Two years ago, filmmakers Michelle Cove and Kerry David began making a feature-length documentary called Seeking Happily Ever After, about why there are more single 30-something women in the U.S. than ever before and whether women are redefining the words “happily ever after.”
I think we are supposed to end Passover feeling unburdened and brand new. I feel neither. Do not get me wrong-I had a great Pesach. The weather was amazing for Chicago in March/early April and we were able to get outside and take walks. We ate great food and enjoyed some fun family time. But I have this nagging feeling that I did not do the holiday the way I should have.
When Amy took a new job at as an Asset Manager last December, she never thought she could fall for a quirky guy like Stuart, her new supervisor, who was just not her type. But less than two months and several business trips later, the man she jokingly referred to as her “work husband” was all she could think about.
The light flavors of asparagus and goat cheese practically scream spring and since we are now done with Passover, I don’t know about you JDaters®, but I am craving pasta.
We’ve all spent a few years dating, and most likely we’ve dated people in an assortment of careers. In bigger cities, the variety of jobs is staggering – you can bump into equity analysts, yoga teachers, government policy experts, medical researchers, media mavens and freelancers of all types and stripes. So, it got me thinking, is there a correlation between your dating style and your chosen profession? Here are a few observations…
Sometimes you just need a really good piece of chicken. The fresh herbs and citrus bring out the best in chicken. I love the aroma that this chicken adds to the house when it is roasting. It is perfect for Shabbat dinner as well as a weekday meal.
Imagine people were like ice cream and you could taste test every flavor (without packing on a pound) until you found the one you liked the best? In her new book, “MENu Dating: Taste Test Your Way to the Main Course,” author Tristan Coopersmith posits that finding love is a lot like test-driving lots of new product. Now she shares her smart and sassy insights with JDate.com readers, courtesy of SingleEdition.com.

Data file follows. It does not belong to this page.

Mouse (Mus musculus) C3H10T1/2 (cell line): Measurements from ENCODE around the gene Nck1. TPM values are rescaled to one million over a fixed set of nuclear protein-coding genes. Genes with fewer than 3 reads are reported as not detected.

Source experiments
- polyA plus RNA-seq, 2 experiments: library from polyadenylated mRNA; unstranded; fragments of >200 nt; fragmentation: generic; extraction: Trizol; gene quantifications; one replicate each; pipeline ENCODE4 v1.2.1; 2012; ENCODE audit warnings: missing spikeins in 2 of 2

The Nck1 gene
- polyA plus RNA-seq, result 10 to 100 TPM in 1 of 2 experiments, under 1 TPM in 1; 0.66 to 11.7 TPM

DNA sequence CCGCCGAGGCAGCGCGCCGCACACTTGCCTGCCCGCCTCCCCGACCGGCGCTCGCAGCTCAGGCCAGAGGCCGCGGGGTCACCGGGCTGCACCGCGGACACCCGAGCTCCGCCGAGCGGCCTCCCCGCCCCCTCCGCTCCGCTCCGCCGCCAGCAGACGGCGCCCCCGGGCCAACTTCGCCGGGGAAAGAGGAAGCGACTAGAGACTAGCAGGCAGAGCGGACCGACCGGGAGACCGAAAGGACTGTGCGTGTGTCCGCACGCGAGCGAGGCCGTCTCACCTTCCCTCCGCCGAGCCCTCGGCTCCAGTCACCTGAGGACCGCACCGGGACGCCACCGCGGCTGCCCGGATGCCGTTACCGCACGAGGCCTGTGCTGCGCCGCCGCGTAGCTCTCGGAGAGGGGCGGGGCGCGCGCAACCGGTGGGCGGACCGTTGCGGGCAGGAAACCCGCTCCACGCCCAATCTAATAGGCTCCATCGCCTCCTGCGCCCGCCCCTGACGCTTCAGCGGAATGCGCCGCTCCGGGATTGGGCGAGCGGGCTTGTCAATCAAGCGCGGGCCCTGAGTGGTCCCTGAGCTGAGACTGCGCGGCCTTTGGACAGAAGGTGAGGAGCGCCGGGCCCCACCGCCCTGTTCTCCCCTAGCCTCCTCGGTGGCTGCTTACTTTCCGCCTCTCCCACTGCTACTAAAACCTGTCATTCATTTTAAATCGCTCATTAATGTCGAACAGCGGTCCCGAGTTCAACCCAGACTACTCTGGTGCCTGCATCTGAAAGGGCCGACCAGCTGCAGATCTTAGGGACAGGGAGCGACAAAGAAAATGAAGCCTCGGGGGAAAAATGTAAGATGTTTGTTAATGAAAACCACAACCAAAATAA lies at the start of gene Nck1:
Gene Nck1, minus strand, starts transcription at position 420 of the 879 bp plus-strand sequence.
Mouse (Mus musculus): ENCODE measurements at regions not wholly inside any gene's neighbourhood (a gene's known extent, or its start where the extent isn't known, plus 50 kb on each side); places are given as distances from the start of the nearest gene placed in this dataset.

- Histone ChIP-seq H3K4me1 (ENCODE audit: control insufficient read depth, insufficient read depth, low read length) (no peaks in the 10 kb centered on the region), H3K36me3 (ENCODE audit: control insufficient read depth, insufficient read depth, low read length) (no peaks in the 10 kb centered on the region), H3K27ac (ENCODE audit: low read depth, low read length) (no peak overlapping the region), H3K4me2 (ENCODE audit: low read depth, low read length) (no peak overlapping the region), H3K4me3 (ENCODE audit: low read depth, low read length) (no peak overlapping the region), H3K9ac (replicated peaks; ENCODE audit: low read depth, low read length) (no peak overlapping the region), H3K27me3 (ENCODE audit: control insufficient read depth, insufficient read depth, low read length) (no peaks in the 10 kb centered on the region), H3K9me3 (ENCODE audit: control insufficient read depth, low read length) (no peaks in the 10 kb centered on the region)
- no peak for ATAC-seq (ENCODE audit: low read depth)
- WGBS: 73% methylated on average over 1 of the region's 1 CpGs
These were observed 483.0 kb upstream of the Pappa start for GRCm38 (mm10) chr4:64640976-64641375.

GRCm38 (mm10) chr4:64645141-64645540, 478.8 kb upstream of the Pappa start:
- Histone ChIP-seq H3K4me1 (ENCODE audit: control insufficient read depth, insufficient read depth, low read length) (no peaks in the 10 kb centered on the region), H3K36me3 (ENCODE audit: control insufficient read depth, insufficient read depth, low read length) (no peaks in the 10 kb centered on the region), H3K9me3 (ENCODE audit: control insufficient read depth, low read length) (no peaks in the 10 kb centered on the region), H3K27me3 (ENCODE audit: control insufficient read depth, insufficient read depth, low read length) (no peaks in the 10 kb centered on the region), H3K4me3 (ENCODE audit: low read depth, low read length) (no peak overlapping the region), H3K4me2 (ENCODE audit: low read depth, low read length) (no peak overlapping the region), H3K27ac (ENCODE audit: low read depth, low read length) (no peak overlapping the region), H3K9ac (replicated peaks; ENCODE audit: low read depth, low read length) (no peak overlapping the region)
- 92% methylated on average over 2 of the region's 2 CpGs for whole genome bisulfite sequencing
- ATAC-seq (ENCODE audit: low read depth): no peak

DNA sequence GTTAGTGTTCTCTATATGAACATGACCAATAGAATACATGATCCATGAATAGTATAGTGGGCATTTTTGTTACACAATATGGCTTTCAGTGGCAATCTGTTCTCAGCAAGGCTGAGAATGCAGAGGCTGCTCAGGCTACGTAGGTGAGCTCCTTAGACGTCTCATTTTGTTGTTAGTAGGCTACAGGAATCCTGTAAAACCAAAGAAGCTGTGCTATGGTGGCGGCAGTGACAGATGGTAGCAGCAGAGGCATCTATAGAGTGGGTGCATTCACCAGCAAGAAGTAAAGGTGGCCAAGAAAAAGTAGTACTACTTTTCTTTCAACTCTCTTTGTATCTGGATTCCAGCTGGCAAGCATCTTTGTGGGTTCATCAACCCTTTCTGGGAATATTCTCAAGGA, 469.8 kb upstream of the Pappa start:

The seder is the highlight of the Passover holiday. The dramatic retelling of the Jews’ exodus from Egypt is punctuated with foodstuffs that symbolize events and stir our emotions. Charoset symbolizes the mortar that the Jews used to cement the bricks. It is eaten in combination with the maror or bitter horseradish to remind us of the sweetness of life, even in bitter times.
Another year, another Seder. Bring on the kreplach, maybe a holishke or two and don’t dare skip the tzimmes or your mother will go mad! Even if you’re a devout weight watcher, you’ll be so compressed with matzah by the end of the fress fest, you’ll vow to swear off JDate until the “I swallowed cement” feeling subsides. Before you do, I am here to remind all that redemption is only one component of the Passover story.
One sure sign that Spring has sprung is the plethora of Passover products that start appearing on grocery store shelves. Each year, I look forward to checking out what new foodstuffs were invented. Usually these products are meant to counterfeit their non-Passover counterparts. Each year, I hold my own personal contest to see what the strangest and most Pesadich-y thing will be…